Academic journal article Environment and Planning D: Society and Space

The Biopolitical Production of the City: Urban Political Ecology in the Age of Immaterial Labour

Academic journal article Environment and Planning D: Society and Space

The Biopolitical Production of the City: Urban Political Ecology in the Age of Immaterial Labour

Article excerpt

Abstract. This paper explores the potential of immaterial forms of work for a renewed politics of urban metabolisms where the production of emancipatory subjectivity is recast as a crucial moment in the process of making urban space. Through a critical engagement with the works of Michael Hardt and Antonio Negri, it will be argued that their investigations of the current condition of labour provide a powerful toolkit to get a glimpse of the dense, intricate entanglements between human and nonhuman worlds that emerge from science, innovation, affects, arts, and so forth, in the constitution of radical political ecologies. The paper then analyses the case of the struggle for water in Bucaramanga, a city in Colombia threatened by a large-scale mining project, which illustrates how collaborative engagement, communicational strategies, technoscientific debates, and legal action--among others--can produce political solidarities and social subjects that enhance the democratic and socioecological content of contemporary urban worlds.

Keywords: immaterial labour, urban political ecology, Michael Hardt, Antonio Negri, urban metabolism, biopolitics

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"A metropolis can ignite overnight, and the blazes stubbornly refuse to be extinguished." Hardt and Negri (2009, page 212)

'Labour is the living, form-giving fire; it is the transitoriness of things, their temporality, as their formation by living time."

Marx (1973 [1939], page 361)

1 Introduction

The metropolis, Michael Hardt and Antonio Negri suggest, "is to the multitude what the factory was to the industrial working class" (2009, page 250). Not only has the city become the site of capitalist production, exploitation, and oppression under contemporary work conditions, but it is increasingly where political organisation, along with its concomitant expressions of antagonism and rebellion, takes place (Hardt and Negri, 2009). For them, the common (1) that serves as the basis for biopolitical production--languages, images, codes, habits, affects, and practices--runs through the metropolitan territory and constitutes the very fabric of the modern city (2009, page 250). Although the field of urban studies has been increasingly turning its gaze towards the biopolitical city (see Adams, 2014; Braun, 2014; Ekers and Loftus, 2008; Gandy, 2006; Kraftl, 2014; Wakefield and Braun, 2014), the notion of biopolitics has usually been construed in terms of disciplinary apparatuses or dispositifs that exert top-down, actuarial governance and regulation of urban populations. A biopolitics from below, which would consist in struggles over the production of new urban commons and revolutionary subjectivities through collaborative engagement and sensuous practice--which according to David Harvey (2009; 2012) is fundamental to the aims of a politically progressive urbanism--has lacked further development.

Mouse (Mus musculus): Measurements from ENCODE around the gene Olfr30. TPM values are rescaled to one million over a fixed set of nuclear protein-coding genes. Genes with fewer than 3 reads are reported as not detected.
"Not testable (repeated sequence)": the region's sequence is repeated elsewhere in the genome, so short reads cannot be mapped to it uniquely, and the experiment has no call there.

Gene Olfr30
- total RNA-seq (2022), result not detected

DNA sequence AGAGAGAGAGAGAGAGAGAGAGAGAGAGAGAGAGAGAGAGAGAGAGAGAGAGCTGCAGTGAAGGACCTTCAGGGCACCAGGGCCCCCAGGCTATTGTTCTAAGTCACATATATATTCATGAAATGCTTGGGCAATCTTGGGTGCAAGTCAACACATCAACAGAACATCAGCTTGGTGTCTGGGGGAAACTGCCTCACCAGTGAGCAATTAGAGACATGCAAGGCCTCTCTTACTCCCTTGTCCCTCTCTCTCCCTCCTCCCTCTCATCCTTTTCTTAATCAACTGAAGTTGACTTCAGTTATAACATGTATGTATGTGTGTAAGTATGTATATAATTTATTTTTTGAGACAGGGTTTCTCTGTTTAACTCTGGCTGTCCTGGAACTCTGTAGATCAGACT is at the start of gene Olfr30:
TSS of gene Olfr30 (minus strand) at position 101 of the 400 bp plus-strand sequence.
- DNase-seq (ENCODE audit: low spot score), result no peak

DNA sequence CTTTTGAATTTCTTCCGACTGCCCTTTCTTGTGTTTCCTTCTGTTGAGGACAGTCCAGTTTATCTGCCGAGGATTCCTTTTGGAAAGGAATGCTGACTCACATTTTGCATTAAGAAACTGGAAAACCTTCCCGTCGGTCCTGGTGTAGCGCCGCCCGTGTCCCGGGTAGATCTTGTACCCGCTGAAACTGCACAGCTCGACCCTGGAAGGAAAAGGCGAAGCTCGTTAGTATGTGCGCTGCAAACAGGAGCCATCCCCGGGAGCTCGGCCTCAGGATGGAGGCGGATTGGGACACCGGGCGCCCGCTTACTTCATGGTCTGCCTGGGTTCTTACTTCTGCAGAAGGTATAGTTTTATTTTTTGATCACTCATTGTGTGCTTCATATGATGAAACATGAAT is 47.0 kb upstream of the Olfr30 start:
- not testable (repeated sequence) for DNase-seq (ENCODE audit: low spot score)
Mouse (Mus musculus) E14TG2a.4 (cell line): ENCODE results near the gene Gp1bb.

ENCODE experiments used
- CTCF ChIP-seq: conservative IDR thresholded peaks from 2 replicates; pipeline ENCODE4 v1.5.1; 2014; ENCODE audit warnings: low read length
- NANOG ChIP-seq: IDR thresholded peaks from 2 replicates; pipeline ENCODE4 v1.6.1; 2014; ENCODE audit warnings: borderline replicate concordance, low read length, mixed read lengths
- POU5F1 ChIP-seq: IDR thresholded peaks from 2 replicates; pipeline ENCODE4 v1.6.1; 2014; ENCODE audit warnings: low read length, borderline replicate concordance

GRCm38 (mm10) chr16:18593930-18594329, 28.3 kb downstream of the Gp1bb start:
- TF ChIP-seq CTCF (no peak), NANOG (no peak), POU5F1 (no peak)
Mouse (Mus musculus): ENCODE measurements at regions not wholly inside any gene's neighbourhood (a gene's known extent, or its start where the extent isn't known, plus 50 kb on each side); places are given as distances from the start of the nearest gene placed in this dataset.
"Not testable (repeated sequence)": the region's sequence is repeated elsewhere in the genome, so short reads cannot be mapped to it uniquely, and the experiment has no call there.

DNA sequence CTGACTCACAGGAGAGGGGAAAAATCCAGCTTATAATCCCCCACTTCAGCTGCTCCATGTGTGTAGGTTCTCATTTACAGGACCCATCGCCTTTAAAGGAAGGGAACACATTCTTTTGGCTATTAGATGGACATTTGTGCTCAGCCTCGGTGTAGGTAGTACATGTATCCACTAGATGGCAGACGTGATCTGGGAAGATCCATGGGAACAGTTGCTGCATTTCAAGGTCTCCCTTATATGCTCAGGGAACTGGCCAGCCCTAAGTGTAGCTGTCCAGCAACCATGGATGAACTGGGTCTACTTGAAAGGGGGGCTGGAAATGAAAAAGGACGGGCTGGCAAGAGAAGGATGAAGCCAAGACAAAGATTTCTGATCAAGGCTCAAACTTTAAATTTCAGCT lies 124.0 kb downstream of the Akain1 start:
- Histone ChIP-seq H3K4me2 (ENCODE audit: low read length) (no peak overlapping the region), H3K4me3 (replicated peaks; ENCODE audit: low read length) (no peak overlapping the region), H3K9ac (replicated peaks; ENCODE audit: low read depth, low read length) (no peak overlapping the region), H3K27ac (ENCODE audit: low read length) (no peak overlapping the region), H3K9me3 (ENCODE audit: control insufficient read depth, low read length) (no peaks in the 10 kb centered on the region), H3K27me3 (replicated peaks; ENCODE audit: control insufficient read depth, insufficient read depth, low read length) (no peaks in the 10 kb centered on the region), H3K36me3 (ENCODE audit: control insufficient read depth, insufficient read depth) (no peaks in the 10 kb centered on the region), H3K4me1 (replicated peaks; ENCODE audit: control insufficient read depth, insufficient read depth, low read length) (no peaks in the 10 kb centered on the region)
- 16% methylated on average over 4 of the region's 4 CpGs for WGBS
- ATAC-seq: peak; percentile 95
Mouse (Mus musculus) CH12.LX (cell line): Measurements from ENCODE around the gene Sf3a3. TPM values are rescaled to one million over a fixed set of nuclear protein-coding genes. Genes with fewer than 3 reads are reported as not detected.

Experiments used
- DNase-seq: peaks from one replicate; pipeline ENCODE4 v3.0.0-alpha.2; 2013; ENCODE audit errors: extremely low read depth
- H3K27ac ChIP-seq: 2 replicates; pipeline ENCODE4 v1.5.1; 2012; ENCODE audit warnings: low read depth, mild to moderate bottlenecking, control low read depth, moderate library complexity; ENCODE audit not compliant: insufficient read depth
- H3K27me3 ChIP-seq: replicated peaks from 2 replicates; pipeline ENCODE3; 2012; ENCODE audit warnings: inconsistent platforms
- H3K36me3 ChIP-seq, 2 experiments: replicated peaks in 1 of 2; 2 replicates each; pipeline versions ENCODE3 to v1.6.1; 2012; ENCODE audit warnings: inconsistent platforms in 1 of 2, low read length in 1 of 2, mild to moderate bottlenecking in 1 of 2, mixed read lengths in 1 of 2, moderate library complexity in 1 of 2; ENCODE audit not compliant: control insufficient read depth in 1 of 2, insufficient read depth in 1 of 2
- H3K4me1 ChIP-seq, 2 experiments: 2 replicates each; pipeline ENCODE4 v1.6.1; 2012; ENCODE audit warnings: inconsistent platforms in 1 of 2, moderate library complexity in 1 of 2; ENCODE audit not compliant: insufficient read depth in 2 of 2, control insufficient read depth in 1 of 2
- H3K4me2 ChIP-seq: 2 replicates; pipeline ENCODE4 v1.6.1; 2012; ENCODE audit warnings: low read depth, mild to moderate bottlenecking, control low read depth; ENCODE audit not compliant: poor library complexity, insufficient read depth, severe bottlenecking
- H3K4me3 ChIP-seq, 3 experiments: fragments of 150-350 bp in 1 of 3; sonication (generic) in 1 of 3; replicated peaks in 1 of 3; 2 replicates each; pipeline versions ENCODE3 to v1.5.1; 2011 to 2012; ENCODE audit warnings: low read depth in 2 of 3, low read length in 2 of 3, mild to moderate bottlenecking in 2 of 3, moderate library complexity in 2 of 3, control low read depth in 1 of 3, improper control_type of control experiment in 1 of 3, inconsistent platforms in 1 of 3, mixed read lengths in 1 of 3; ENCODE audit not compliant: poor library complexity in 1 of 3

To the extent that it foregrounds human labour as the fundamental analytical category for making sense of the production of urban environments (see Heynen et al, 2006; Holifield, 2009; Kaika, 2005; Loftus, 2006; 2009; 2012; Swyngedouw, 2004; 2006; Swyngedouw and Heynen, 2003), the notion of 'metabolic urbanisation' developed by the Marxist School of Urban Political Ecology (UPE) may offer key elements to realise Hardt and Negri's view of the city as the 'factory for the production of subjectivity'. Although UPE's research agenda has focused on the uneven production of socioenvironmental landscapes, the extent to which these urban metabolisms can also translate into the production of urban subjectivities has not yet been fully developed. Furthermore, the issue of labour has aroused considerable academic interest lately, with scholars arguing for the need to focus on concrete labour histories and geographies (Ekers and Loftus, 2012; Guthman, 2011; Loftus, 2012) in order to attain more situated, reflexive understandings of how urban environments are currently produced. …

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